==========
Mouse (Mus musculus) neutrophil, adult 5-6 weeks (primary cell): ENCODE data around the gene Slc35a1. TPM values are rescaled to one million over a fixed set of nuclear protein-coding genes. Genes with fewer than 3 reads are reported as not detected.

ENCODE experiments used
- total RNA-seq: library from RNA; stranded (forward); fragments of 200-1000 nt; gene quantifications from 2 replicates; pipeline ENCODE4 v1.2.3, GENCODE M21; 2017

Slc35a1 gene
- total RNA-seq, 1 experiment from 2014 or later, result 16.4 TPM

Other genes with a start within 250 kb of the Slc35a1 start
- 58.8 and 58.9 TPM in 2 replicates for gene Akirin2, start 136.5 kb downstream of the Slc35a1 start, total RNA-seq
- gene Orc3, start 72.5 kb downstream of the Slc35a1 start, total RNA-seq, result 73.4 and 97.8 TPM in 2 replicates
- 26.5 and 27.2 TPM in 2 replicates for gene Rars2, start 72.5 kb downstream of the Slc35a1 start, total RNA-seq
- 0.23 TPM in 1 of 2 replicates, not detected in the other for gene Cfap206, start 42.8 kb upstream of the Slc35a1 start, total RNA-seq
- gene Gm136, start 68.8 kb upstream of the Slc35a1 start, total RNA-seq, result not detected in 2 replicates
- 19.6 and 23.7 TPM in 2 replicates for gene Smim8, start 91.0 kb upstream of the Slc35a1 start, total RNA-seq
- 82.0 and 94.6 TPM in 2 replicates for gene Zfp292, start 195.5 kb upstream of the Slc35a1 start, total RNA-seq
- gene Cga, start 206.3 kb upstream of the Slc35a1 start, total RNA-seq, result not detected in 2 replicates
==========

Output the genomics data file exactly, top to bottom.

Mouse (Mus musculus) neutrophil, adult 5-6 weeks (primary cell): ENCODE data around the gene Slc35a1. TPM values are rescaled to one million over a fixed set of nuclear protein-coding genes. Genes with fewer than 3 reads are reported as not detected.

ENCODE experiments used
- total RNA-seq: library from RNA; stranded (forward); fragments of 200-1000 nt; gene quantifications from 2 replicates; pipeline ENCODE4 v1.2.3, GENCODE M21; 2017

Slc35a1 gene
- total RNA-seq, 1 experiment from 2014 or later, result 16.4 TPM

Other genes with a start within 250 kb of the Slc35a1 start
- 58.8 and 58.9 TPM in 2 replicates for gene Akirin2, start 136.5 kb downstream of the Slc35a1 start, total RNA-seq
- gene Orc3, start 72.5 kb downstream of the Slc35a1 start, total RNA-seq, result 73.4 and 97.8 TPM in 2 replicates
- 26.5 and 27.2 TPM in 2 replicates for gene Rars2, start 72.5 kb downstream of the Slc35a1 start, total RNA-seq
- 0.23 TPM in 1 of 2 replicates, not detected in the other for gene Cfap206, start 42.8 kb upstream of the Slc35a1 start, total RNA-seq
- gene Gm136, start 68.8 kb upstream of the Slc35a1 start, total RNA-seq, result not detected in 2 replicates
- 19.6 and 23.7 TPM in 2 replicates for gene Smim8, start 91.0 kb upstream of the Slc35a1 start, total RNA-seq
- 82.0 and 94.6 TPM in 2 replicates for gene Zfp292, start 195.5 kb upstream of the Slc35a1 start, total RNA-seq
- gene Cga, start 206.3 kb upstream of the Slc35a1 start, total RNA-seq, result not detected in 2 replicates